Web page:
(CN) — Home prices rose in July at the slowest pace in 10 months while home sales stumbled in the face of higher mortgage rates.
According to the latest installment of the S&P CoreLogic Case-Shiller 20-city home price index, released Tuesday, home prices increased 5.9 percent in July compared with a year earlier, down from a 6.4 percent annual gain in June.
This came against a backdrop of a decline in existing home sales — which dropped 1.5 percent in the past 12 months — and accelerating mortgage rates.
Las Vegas (up 13.7 percent), Seattle (up 12.1 percent) and San Francisco (up 10.8 percent) reported the biggest annual gains, with all three cities seeing double-digit increases.
However, in 15 of the 20 cities included in the index, price gains were smaller in July than the previous year.
“Rising homes prices are beginning to catch up with housing,” said David Blitzer, managing director and chairman of the index committee at S&P Dow Jones Indices.
“Sales of existing single family homes have dropped each month for the last six months and are now at the level of July 2016,” Blitzer continued. “Housing starts rose in August due to strong gains in multifamily construction. The index of housing affordability has worsened substantially since the start of the year.”
While demand for housing is still strong, a continued shortage of for-sale listings has overheated prices throughout much of the past year, and buyers have retreated.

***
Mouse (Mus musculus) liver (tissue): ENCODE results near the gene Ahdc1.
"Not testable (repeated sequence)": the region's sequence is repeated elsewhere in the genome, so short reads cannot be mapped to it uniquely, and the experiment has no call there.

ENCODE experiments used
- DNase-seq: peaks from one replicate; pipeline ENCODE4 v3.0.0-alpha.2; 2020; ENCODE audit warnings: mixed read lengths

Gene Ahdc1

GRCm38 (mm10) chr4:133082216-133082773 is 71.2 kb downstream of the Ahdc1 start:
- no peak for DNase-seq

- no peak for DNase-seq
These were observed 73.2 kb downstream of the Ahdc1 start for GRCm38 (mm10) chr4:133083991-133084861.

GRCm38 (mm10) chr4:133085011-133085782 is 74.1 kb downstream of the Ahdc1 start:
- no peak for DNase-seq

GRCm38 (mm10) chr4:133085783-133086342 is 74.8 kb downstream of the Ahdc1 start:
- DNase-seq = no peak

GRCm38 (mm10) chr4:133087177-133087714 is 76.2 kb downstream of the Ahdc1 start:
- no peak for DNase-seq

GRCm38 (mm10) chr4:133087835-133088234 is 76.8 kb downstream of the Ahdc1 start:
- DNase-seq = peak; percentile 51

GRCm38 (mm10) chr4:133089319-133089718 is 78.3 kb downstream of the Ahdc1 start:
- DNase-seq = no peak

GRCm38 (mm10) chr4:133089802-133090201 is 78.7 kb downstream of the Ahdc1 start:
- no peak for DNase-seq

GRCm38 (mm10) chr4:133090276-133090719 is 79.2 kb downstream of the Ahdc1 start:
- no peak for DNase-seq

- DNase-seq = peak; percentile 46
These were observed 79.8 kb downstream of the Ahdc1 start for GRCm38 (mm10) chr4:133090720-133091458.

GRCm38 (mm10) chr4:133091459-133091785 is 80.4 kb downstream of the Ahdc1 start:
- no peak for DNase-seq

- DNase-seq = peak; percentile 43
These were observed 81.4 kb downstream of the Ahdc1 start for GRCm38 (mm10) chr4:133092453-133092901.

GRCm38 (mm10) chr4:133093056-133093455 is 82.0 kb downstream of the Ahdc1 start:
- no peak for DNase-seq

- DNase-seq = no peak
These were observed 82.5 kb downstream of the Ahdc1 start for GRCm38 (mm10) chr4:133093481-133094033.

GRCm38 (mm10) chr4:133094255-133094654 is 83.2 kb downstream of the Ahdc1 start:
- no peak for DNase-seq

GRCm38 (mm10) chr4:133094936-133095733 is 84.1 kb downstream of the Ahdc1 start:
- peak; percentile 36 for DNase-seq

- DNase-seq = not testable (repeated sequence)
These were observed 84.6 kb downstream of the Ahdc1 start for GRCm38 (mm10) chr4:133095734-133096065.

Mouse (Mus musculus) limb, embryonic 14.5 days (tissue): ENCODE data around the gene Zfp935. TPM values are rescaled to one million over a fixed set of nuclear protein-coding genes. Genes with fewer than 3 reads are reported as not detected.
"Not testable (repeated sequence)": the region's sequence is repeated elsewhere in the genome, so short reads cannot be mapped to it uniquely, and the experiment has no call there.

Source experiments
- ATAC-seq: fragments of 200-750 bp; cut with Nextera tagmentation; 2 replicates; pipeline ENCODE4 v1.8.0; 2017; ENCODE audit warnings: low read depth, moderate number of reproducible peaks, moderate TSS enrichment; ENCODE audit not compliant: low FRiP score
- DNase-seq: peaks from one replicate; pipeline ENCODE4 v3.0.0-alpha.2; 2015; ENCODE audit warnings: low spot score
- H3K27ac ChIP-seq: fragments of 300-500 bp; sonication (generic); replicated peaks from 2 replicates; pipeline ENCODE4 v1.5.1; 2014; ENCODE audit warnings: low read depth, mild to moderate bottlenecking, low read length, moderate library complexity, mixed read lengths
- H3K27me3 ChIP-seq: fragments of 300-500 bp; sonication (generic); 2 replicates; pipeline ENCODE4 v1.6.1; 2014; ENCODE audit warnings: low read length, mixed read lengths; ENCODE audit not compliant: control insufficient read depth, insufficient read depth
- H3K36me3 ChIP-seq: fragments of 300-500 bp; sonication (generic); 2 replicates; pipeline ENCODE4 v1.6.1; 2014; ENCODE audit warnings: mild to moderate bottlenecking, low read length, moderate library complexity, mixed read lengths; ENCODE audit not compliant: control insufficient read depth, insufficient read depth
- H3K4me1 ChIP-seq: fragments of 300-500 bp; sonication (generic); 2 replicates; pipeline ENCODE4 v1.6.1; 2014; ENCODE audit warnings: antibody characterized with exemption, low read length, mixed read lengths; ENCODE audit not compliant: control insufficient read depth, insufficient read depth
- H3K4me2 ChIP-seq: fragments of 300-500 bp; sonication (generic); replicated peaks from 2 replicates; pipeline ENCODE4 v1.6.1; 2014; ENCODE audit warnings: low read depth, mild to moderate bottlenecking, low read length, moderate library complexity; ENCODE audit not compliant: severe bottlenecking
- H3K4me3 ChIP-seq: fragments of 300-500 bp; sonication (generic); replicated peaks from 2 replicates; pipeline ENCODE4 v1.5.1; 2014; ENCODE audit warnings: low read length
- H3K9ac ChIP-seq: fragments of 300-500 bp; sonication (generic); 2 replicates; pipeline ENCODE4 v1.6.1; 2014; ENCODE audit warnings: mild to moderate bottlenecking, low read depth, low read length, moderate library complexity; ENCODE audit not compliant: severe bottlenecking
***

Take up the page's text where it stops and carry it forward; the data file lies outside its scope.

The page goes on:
Mortgage rates are also impacting affordability. They have been rising steadily for the past few weeks and are now at the highest level in at least seven years.
In other economic news, the Conference Board, a business research organization, said Tuesday that its consumer confidence index climbed to 138.4 in September from 134.7 in August. This month’s reading was the highest since September 2000.
The index measures consumers’ assessment of current economic conditions and their outlook for the next six months. Both improved in September.
“These historically high confidence levels should continue to support healthy consumer spending, and should be welcome news for retailers as they begin gearing up for the holiday season,” said Lynn Franco, the Conference Board’s director of economic indicators.
The U.S. economy grew at an annual pace of 4.2 percent from April through July, the fastest rate in nearly four years. And the unemployment is 3.9 percent, near a 50-year low.